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Researchers from the University of Valencia have developed a gas chromatography-drift tube ion mobility spectrometry (GC–IMS) method for the analysis of illicit and psychoactive substances in oral fluids (1).
The determination of illicit drugs is needed across many industries, from toxicology reports in hospitals to traffic control or doping prevention in professional sports. Traditionally these determinations have been carried out through the analysis of urine and blood; however, each have issues associated with them. In the case of blood, the sampling procedure is quite invasive, whereas with urine there have been numerous incidents of falsification. Therefore, interest in alternative biological fluids has increased, with oral fluids emerging as one such target. The main advantages of oral fluids are the non-invasive sampling and the potential analysis of unmetabolized drugs.
Another important consideration is the technique used to analyze the oral fluids. Hyphenated mass spectrometry techniques, and especially liquid chromatography (LC)–MS/MS, have gained in popularity because of their selectivity, specificity, and sensitivity, but they require expensive instrumentation not accessible to all laboratories. Solid-phase extraction (SPE) or liquid-phase microextraction (LPME) followed by LC–MS and GC–MS are also possibilities, requiring slightly more in terms of sample preparation than the proposed method, which utilized a simple centrifugation step prior to injection.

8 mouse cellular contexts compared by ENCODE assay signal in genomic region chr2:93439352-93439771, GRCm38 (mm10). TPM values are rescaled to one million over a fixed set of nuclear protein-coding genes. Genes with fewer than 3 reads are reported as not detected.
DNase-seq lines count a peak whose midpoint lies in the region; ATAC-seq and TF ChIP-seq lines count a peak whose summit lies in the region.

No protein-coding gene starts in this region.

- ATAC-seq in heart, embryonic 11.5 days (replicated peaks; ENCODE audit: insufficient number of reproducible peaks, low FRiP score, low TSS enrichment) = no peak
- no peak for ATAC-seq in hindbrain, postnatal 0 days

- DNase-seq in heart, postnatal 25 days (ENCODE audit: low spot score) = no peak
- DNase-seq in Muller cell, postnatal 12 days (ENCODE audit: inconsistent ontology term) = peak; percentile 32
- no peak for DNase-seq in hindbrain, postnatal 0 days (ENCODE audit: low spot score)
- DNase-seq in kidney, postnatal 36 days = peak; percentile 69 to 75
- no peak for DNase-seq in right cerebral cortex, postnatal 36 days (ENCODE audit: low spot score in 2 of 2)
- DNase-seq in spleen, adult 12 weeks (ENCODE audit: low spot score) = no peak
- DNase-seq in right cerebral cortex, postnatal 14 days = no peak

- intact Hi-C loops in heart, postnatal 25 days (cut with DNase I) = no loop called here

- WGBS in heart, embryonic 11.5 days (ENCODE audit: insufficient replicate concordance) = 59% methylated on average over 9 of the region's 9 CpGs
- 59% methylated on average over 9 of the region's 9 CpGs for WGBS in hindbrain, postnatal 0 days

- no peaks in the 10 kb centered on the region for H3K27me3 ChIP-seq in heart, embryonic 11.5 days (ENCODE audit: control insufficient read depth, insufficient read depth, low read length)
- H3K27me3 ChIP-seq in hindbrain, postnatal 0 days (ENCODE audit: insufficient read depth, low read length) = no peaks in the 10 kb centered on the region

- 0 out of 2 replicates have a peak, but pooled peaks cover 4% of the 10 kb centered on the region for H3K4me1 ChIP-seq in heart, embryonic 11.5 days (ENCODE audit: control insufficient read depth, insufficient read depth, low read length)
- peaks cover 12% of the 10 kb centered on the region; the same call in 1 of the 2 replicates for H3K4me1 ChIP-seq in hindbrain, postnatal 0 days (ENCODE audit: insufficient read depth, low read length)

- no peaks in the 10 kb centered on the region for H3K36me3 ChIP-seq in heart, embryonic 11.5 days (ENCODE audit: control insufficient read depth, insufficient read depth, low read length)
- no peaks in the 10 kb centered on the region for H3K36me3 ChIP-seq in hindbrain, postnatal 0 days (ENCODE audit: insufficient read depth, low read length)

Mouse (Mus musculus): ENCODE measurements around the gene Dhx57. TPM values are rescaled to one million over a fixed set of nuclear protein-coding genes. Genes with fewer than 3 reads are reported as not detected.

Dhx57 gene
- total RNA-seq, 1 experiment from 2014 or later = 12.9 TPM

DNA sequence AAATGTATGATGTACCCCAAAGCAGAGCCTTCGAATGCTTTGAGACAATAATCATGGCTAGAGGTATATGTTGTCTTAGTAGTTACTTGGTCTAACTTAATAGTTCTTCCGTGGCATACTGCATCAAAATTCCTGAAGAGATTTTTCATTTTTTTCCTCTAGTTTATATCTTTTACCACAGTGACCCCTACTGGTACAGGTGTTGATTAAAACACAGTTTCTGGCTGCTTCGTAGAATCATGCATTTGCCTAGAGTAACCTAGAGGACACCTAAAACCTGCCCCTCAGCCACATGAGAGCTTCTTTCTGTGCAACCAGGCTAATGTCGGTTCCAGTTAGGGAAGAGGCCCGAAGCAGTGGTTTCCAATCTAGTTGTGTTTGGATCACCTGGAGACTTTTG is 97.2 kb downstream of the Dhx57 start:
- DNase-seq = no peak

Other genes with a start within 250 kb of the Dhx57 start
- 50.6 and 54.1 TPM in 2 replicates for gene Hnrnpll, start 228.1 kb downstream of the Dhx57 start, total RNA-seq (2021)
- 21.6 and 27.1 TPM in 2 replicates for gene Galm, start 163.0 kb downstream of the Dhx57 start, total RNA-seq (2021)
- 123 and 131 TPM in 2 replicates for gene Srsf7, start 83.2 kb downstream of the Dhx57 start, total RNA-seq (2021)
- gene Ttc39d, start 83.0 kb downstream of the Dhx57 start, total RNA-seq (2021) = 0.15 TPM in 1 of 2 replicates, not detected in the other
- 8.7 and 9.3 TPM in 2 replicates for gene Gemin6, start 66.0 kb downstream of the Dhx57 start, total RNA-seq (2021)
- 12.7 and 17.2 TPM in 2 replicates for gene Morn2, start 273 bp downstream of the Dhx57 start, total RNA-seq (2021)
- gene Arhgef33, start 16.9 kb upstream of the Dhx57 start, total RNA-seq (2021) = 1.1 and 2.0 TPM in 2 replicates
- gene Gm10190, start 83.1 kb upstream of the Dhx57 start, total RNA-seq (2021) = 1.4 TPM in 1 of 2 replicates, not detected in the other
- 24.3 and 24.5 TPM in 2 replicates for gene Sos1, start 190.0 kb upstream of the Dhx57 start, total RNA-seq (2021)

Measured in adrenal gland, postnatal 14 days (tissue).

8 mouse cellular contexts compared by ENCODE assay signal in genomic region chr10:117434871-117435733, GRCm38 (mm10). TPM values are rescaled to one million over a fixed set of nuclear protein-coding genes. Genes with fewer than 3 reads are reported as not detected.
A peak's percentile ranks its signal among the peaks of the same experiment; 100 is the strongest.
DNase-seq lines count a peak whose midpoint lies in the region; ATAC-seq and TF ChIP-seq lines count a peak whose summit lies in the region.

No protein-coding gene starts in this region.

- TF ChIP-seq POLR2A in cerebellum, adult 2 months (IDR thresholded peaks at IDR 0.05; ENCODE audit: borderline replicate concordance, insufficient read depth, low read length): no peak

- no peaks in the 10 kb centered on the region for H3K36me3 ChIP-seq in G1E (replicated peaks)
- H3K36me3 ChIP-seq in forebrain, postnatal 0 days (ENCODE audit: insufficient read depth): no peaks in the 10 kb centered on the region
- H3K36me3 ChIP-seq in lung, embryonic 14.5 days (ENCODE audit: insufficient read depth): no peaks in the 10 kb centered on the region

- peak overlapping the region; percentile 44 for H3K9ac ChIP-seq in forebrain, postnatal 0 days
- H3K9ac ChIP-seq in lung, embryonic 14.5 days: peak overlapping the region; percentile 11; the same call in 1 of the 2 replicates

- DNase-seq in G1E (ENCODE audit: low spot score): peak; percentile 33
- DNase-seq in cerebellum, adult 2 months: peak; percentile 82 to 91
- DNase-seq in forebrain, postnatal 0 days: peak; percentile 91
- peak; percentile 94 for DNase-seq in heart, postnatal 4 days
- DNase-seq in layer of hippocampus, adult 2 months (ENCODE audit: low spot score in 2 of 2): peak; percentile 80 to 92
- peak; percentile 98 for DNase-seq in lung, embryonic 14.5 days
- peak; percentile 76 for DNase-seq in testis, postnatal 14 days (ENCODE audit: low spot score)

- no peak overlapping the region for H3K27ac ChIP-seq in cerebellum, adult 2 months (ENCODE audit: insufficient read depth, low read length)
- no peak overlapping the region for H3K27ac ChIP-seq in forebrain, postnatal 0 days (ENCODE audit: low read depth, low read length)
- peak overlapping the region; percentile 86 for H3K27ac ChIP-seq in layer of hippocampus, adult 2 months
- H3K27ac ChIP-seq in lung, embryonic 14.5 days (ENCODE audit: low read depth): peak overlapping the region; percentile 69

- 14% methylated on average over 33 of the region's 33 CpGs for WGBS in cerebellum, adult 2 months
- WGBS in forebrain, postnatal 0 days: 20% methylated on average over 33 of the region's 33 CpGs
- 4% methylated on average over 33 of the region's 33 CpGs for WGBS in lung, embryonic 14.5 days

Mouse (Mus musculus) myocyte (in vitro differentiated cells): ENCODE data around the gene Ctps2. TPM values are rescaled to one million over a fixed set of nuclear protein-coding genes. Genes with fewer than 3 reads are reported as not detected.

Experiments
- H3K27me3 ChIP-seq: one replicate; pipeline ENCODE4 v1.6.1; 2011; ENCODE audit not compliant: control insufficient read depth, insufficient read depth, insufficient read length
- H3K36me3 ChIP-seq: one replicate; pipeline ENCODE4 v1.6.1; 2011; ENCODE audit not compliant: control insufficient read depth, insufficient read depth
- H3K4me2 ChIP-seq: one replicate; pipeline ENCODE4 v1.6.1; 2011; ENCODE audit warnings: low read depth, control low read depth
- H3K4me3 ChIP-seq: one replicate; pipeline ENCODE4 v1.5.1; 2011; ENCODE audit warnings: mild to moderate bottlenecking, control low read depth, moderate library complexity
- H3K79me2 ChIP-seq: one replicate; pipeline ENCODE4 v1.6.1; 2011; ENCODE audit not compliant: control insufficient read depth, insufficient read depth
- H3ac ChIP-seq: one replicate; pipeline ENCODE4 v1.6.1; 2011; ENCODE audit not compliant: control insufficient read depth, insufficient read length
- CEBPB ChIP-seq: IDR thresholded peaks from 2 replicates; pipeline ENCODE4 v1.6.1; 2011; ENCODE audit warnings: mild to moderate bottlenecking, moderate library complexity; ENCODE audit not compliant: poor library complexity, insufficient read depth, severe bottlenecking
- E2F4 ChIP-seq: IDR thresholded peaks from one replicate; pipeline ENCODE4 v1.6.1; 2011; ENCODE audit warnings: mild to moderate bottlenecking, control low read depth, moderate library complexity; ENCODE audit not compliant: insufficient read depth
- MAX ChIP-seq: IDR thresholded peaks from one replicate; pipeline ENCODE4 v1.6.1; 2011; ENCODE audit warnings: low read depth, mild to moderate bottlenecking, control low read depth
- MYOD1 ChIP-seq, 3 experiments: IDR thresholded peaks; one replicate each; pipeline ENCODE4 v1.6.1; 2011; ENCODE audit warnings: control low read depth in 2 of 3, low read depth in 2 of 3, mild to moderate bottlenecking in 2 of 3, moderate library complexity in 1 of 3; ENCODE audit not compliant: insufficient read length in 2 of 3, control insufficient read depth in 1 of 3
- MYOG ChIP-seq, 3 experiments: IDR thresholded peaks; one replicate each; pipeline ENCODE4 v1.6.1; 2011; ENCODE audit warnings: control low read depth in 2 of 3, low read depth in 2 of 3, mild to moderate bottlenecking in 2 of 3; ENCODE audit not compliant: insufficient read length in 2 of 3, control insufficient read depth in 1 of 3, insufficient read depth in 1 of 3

Other limitations of GC–IMS were acknowledged by the researchers in terms of the method’s ability to identify unknown signals. There are no global available databases for the reduced ion mobility constants (K0), and therefore, for unequivocal identification, the MS spectra should be verified. This could be a major drawback to the method’s acceptance by possible end users. However, researchers also point to a recent database of K0 values that has been published with approximately 200 psychoactive compounds, including illicit and new psychoactive substances (2), which could be used to obtain preliminary information regarding unknown substances.
As such, researchers wanted to explore the possibility of utilizing GC–IMS to determine illicit and psychoactive substances in oral fluids. Amphetamine, methylone, α-PVP, ketamine, lidocaine, MPHP, cocaine, THJ-2201, and 5F-ADB were employed as model compounds in the study. The developed method was tested through the analysis of two oral fluid certified reference materials, with the obtained relative percentage errors lower than 8.4%. This indicated that the proposed GC–IMS procedure could be a reliable, selective, and sensitive technique for the determination of psychoactive substances in oral fluids.